‘Scottish Characters — Jock M’Cue’ (22 December, 1888)

The following is one of a series of stories and anecdotes about local Scottish eccentrics. They remain an insight into the characters and exploits that had already passed into folk memory by the late 19th century.

Private M’Cue, better known among his intimates as “Big Jock,” was a bit of a character in our regiment, from which he retired not so very long ago. By way of introduction, I shall relate a story of which Jock was the actual hero, which went the round of every Scotch regiment a few years ago, and eventually, I believe, found its way into print.

At the time the incident happened Jock was a recruit of a week’s standing in one of our Northern depots: and while in the hands of a drill sergeant on parade, he drew upon himself the notice of the Sergeant-Major by his inattention. The Sergeant-Major was a very little man, and coming up to Jock, who was looking about and did not see him, he seized him by the shoulder, turned him round to the front, and shoved his chin upwards till his gaze was fixed on the sky above. “Now, my man,” said he, “that is the position of a soldier; see that you keep it.” “And have I always to be like this,” sad innocent (?) Jock. “Yes.” “Weel, Sergeant-Major, I’ll bid ye guid-bye, for I’ll ne’er see ye again.”

During the few months Jock remained in the depot he proved a thorn in the side of his more immediate superiors by his assumption of stupidity and habit of getting drunk regularly every pay night. On one occasion when standing half-drunk by his berth at roll call, he was the recipient of a torrent of abuse from his pay sergeant, who wound up by asking Jock if he thought the non-commissioned officers of his company had nothing to do but look after him. “Weel, sergeant,” was the reply, “yer non-commissioned officers micht as weel be lookin’ after me as be n the puirshoose.” As the pay sergeant was known to have emerged from a charity school, and was besides universally unpopular the hit told, and Jock had more peace afterwards.

One afternoon Jock and some cronies having got half fou’ in the canteen, resolved to finish the spree in the adjoining village. They proceeded to leave barracks, but were met at the gate by a lady who took a great interest in the welfare of soldiers, and was much respected by them in consequence. Saluting her they attempted to pass on, but their evident hurry and disinclination to speak at once caused the lady to guess what was the matter, and hurry back after them with an invitation to tea at her house. She was well acquainted with all but Jock, and as she would not be put off, the whole party accompanied her to her residence, which was not far distant. At the door they were met by two young lady visitors, who, after seeing our friends settled down to their tea, prepared to enliven the meal by singing a hymn. While doing so one of our soldier friends, with the laudable desire of making the best of his position, quietly appropriated a large jar of jam which had been placed near him on the table, and began surreptitiously to sup it with a table (not tea) spoon. This was too much for Jock, who, after looking wistfully at the jam for a short time lost patience: and while the singing of the hymn was in full progress he seized a loaf near him, and flung it across the table at the offender’s face shouting, “For G—d’s sake, man, hae some decency afore folk.” Thereafter, in the language of the newspaper reporter, the meeting broke up in confusion.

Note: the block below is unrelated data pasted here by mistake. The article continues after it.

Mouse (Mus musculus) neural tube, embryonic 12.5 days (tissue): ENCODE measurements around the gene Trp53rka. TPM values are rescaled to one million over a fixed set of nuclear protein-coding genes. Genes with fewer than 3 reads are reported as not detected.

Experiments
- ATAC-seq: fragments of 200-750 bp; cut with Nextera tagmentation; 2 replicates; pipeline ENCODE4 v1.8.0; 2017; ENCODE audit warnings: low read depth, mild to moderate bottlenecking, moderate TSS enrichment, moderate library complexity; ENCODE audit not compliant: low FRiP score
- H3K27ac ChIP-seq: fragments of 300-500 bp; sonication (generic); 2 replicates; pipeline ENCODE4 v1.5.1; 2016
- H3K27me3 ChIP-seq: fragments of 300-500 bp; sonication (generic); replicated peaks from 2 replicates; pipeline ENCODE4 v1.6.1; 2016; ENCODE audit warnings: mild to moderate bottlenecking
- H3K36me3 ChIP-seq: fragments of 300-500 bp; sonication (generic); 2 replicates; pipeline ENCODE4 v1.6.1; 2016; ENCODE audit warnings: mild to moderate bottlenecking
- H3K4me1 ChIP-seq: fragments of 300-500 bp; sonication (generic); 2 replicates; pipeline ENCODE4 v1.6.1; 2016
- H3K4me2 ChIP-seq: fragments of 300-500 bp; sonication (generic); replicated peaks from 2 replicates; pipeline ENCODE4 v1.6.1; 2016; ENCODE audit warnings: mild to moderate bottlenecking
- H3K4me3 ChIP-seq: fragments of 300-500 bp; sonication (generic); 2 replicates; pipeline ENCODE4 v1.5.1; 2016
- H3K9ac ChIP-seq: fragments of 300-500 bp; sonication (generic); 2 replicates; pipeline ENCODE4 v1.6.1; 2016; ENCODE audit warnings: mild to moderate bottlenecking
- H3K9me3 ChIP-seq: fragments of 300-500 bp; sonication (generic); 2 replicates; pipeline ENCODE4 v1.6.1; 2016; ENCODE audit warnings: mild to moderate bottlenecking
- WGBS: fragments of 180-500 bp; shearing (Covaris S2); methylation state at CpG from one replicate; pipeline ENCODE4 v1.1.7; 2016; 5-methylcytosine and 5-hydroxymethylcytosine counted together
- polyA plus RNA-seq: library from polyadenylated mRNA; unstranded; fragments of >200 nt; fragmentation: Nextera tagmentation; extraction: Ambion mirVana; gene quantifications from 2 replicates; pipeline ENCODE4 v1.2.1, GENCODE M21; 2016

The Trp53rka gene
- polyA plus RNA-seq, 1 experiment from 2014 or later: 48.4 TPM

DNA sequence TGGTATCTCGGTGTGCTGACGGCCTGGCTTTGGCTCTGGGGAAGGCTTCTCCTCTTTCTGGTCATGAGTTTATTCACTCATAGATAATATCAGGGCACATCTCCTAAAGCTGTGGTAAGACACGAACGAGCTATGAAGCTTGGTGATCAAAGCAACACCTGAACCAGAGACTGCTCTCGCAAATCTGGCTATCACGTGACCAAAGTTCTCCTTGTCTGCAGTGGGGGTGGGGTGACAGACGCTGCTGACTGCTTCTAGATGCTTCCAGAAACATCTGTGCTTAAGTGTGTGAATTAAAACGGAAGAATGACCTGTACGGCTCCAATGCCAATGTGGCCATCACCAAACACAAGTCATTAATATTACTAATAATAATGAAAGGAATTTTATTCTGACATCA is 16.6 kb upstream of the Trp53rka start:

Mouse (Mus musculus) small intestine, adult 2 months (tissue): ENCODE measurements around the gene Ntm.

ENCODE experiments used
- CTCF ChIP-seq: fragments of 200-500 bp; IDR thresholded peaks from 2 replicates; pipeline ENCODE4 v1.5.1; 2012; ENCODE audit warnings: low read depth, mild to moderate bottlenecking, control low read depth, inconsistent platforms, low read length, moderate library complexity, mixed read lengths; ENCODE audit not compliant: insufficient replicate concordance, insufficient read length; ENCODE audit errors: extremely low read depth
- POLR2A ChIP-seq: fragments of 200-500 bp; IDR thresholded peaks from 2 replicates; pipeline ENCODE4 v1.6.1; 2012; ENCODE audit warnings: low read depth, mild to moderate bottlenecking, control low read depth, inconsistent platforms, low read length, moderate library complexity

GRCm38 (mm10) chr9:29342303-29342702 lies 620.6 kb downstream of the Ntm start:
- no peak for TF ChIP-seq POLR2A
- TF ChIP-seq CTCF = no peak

After some months spent in the depot, Jock, with others, was sent to join his regiment in Egypt, and early brought himself under the notice of his officers. Jock had been taken to the orderly room as second evidence in a case of drunkenness, the prisoner being a crony of his own, and was asked if the man had been drunk when he was arrested. “Weel, sir, he had yill [beer],” was Jock’s reply. The Colonel was more French than Scotch, and had not the slightest idea what Jock meant. This was exactly what was intended by our hero. He was tried again, this time by the Adjutant, “Was the man drunk? Yes or no?” “Weel, I wadna like tae say the man was drunk, but there’s nae doot he had yill, sir; the man had yill.” After another attempt to get a precise answer, equally unavailing, Jock was dismissed as incorrigibly stupid. Continue reading “‘Scottish Characters — Jock M’Cue’ (22 December, 1888)”

‘A Stranger’s Glimpse of Dundee’ by A.S. (29 September, 1860)

The following is a sketch story about a steamship journey from Edinburgh to Dundee. The author, A.S., had several stories published in the ‘Journal’ around this time.